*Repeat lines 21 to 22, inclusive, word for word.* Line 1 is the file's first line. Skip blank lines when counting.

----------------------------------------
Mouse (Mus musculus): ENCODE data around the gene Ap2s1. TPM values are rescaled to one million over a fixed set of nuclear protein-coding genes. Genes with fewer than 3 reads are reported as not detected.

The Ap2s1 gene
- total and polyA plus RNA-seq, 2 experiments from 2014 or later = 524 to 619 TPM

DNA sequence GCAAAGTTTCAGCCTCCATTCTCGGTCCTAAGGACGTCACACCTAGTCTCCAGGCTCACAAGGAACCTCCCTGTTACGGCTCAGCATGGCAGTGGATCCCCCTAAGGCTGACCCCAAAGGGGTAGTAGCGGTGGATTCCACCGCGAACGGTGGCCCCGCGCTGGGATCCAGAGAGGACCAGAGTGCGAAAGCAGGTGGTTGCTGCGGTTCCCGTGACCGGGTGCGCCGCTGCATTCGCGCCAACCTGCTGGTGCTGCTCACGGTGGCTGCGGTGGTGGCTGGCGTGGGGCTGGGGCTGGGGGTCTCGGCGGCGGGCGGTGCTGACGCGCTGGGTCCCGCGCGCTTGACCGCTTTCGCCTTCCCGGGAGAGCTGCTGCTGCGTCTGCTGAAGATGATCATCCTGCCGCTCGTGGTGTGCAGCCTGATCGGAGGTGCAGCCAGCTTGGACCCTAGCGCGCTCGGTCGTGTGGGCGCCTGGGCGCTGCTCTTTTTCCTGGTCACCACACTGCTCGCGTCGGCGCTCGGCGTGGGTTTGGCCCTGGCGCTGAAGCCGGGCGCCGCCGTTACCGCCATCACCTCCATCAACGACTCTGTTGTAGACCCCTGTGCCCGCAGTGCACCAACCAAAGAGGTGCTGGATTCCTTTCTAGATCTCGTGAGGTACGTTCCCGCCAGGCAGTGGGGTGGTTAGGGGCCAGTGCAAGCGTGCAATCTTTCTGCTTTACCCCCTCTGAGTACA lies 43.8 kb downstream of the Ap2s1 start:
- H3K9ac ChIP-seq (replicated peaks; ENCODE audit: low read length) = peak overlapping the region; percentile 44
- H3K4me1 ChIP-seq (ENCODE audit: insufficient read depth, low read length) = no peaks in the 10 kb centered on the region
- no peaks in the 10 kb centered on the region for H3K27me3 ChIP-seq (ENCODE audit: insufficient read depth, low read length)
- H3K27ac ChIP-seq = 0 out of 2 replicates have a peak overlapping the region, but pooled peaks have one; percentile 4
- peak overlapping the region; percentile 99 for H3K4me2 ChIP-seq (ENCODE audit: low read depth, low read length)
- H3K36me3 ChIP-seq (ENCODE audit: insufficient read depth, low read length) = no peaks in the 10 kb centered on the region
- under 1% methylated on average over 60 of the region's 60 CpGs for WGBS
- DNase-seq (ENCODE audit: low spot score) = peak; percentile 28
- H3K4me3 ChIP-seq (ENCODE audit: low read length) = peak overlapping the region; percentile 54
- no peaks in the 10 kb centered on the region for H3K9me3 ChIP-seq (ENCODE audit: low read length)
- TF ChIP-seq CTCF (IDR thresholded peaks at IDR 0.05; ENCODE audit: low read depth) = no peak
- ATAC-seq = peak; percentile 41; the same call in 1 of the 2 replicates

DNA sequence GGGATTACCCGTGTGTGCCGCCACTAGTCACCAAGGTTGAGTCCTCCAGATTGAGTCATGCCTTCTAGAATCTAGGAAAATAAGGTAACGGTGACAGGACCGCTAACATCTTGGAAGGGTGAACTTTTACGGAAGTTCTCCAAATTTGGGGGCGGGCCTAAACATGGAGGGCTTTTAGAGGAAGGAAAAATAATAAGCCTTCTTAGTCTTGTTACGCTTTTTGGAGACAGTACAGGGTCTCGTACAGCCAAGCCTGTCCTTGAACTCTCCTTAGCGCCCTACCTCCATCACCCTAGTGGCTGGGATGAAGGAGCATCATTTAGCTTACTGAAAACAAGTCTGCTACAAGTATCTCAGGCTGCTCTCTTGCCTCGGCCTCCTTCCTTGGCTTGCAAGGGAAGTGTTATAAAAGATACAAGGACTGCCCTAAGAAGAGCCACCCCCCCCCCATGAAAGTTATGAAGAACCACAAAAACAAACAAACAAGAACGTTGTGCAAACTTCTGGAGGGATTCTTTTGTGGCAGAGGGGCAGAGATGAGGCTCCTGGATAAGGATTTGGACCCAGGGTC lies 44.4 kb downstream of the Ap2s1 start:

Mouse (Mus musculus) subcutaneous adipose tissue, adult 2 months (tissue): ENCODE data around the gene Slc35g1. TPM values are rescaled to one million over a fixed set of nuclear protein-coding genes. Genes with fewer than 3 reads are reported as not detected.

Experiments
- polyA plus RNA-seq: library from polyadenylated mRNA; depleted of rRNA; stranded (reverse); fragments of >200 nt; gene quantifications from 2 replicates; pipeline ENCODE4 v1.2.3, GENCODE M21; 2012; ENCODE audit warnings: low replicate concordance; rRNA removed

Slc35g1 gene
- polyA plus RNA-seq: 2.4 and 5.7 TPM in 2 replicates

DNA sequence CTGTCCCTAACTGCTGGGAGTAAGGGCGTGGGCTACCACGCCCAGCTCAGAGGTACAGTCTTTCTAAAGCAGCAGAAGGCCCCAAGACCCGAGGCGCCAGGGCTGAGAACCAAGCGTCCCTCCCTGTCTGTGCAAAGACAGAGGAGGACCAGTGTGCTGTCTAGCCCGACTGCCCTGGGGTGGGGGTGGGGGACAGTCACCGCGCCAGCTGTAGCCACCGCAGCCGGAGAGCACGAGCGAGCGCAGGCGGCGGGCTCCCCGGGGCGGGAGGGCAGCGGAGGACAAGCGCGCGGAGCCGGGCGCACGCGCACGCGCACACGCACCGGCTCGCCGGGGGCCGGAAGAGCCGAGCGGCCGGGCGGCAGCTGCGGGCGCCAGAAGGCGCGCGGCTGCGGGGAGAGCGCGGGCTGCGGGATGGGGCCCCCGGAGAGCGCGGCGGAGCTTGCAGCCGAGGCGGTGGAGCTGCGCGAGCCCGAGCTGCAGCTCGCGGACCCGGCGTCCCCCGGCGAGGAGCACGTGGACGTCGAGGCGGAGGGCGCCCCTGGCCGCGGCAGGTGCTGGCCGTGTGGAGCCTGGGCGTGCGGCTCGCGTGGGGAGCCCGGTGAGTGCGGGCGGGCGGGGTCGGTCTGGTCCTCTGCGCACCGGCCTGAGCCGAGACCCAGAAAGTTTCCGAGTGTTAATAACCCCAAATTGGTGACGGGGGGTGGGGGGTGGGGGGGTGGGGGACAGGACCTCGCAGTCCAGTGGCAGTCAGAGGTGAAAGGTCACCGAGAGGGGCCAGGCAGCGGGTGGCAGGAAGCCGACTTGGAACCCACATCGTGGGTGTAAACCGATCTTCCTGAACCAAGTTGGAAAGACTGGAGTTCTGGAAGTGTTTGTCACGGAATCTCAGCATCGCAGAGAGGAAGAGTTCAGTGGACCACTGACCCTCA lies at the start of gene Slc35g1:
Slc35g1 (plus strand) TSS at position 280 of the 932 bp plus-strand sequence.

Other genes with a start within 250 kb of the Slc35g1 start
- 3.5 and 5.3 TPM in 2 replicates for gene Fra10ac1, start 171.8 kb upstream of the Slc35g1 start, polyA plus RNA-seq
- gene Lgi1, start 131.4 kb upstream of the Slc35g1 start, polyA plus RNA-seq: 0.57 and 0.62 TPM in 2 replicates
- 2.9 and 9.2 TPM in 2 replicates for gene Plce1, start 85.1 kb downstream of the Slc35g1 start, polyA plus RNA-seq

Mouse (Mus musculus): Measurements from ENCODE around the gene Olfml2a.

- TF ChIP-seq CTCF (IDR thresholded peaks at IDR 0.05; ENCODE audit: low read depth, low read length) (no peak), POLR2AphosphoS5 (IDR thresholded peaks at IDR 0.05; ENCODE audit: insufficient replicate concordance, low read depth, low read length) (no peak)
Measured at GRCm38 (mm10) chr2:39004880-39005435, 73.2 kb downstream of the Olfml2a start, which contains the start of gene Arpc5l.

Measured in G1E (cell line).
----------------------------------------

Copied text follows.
Slc35g1 gene
- polyA plus RNA-seq: 2.4 and 5.7 TPM in 2 replicates